(389
)
 
(384
)
(Gain) Loss on fair value option of financial liabilities
(346
)
 
34

(Gain) on redemption of Jr subordinated debentures
(78
)
 

Loss (gain) on tax credit limited partnership interest
60

 
(15
)
Amortization of intangibles

 
62

Loss (gain) on sale of investment in limited partnership
23

 
(691
)
Gain on sale of premises and equipment

 
(25
)
Net decrease in other assets
(49
)
 
(170
)
Net cash provided by operating activities
6,739

 
6,106

 
 
 
 
Cash Flows From Investing Activities:
 

 
 

Net increase in interest-bearing deposits with banks
(4
)
 
(5
)
Purchase of correspondent bank stock
(147
)
 
(97
)
Purchases of available-for-sale securities

 
(10,192
)
Maturities of available-for-sale securities
9,000

 

Principal payments of available-for-sale securities
4,639

 
3,934

Net increase in loans
(57,456
)
 
(50,199
)
Cash proceeds from sales of other real estate owned
1,192

 
1,020

Investment in limited partnership
(119
)
 
(70
)
Cash proceeds from sale of investment in limited partnership

 
1,250

Capital expenditures of premises and equipment
(495
)
 
(628
)
Net cash used in investing activities
(43,390
)
 
(54,987
)
 
 
 
 
Cash Flows From Financing Activities:
 

 
 

Net increase in demand deposits and savings accounts
58,232

 
55,365

Net (decrease) in certificates of deposit
(6,970
)
 
(6,906
)
Redemption of Jr subordinated debentures
(1,800
)
 


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Table of Contents

Proceeds from exercise of stock options

 
95

Net cash provided by financing activities
49,462

 
48,554

 
 
 
 
Net increase (decrease) in cash and cash equivalents
12,811

 
(327
)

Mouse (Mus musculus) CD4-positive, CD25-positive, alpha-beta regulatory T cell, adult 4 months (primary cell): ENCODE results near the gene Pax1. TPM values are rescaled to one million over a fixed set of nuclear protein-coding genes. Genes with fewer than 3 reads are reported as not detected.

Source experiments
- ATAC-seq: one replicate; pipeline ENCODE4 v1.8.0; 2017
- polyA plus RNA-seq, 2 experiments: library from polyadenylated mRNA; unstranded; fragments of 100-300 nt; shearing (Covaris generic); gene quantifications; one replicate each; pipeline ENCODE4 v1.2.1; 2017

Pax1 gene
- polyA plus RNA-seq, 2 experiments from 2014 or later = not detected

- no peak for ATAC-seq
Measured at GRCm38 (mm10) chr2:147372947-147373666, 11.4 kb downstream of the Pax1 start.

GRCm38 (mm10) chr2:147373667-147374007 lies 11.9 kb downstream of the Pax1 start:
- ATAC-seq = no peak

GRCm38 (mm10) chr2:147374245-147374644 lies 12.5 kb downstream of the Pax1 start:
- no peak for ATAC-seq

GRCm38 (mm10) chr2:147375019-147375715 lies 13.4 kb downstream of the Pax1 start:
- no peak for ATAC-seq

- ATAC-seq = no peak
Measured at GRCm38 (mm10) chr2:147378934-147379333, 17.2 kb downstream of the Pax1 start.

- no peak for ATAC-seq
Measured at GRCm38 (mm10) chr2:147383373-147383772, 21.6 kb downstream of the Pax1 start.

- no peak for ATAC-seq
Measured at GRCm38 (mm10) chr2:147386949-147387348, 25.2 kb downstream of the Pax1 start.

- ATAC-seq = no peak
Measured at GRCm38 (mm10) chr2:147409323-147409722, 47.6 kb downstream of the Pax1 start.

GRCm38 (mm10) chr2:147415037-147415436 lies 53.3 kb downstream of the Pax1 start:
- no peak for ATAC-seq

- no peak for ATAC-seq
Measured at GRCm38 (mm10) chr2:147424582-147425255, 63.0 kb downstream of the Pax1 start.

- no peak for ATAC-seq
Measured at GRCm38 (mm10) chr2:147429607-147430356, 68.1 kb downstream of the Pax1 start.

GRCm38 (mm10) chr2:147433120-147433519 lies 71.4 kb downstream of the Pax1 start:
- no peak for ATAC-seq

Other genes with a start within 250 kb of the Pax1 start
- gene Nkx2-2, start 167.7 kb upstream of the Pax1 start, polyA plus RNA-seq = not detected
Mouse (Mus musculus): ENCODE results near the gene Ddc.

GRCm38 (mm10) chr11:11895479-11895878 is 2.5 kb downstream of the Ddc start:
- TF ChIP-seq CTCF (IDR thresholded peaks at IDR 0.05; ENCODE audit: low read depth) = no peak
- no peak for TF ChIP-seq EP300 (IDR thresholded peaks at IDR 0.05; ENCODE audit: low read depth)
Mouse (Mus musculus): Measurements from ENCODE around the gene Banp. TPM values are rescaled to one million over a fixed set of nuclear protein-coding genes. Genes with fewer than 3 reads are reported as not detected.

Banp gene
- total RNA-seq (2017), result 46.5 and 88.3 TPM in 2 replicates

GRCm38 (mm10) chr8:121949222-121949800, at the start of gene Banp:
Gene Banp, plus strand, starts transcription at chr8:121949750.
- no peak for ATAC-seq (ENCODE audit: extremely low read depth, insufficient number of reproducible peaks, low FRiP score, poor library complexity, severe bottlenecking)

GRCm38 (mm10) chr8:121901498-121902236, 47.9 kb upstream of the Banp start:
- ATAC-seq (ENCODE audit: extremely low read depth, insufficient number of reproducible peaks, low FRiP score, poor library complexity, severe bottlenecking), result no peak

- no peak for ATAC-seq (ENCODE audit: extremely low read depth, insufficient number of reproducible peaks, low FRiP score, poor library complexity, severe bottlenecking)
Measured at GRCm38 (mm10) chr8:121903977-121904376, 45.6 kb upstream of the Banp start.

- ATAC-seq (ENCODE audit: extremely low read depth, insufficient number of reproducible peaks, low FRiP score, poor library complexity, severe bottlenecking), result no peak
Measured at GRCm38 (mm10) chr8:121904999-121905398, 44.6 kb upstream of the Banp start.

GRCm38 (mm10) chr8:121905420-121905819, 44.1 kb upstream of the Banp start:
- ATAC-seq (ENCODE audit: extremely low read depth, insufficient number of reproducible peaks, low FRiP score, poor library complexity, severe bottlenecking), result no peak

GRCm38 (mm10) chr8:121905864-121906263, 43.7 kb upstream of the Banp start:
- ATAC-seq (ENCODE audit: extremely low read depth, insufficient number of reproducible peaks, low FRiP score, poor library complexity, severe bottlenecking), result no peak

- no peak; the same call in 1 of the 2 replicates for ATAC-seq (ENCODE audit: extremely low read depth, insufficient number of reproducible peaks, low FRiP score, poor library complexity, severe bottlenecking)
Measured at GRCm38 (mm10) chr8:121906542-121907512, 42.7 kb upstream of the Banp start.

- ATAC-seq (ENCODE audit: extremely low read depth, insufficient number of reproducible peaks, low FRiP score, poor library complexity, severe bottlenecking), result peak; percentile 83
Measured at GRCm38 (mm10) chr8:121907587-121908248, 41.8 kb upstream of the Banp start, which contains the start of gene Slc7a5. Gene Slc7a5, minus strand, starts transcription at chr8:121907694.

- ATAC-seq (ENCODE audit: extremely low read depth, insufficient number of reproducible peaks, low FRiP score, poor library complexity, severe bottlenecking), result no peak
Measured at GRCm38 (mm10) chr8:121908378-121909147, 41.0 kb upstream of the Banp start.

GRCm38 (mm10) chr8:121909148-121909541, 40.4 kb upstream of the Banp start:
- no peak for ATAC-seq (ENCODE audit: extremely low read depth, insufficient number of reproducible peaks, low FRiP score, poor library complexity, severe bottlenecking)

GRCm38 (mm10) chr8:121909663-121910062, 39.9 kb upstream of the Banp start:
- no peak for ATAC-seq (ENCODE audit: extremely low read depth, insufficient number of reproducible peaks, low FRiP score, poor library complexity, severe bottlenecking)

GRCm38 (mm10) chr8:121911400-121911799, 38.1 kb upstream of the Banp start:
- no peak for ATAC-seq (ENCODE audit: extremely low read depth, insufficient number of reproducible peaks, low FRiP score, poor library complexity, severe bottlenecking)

Cash and cash equivalents at beginning of period
103,577

 
135,212

Cash and cash equivalents at end of period
$
116,388

 
$
134,885

 

8

Table of Contents

United Security Bancshares and Subsidiaries - Notes to Consolidated Financial Statements - (Unaudited)
 
1.
Organization and Summary of Significant Accounting and Reporting Policies
 
The consolidated financial statements include the accounts of United Security Bancshares, and its wholly owned subsidiary United Security Bank (the “Bank”) and two bank subsidiaries, USB Investment Trust (the “REIT”) and United Security Emerging Capital Fund (collectively the “Company” or “USB”). Intercompany accounts and transactions have been eliminated in consolidation.

These unaudited financial statements have been prepared in accordance with generally accepted accounting principles for interim financial information on a basis consistent with the accounting policies reflected in the audited financial statements of the Company included in its 2014 Annual Report on Form 10-K. These interim financial statements do not include all of the information and footnotes required by generally accepted accounting principles for complete financial statements. In the opinion of management, all adjustments (consisting of a normal, recurring nature) considered necessary for a fair presentation have been included. Operating results for the interim periods presented are not necessarily indicative of the results that may be expected for any other interim period or for the year as a whole.

Recently Issued Accounting Standards: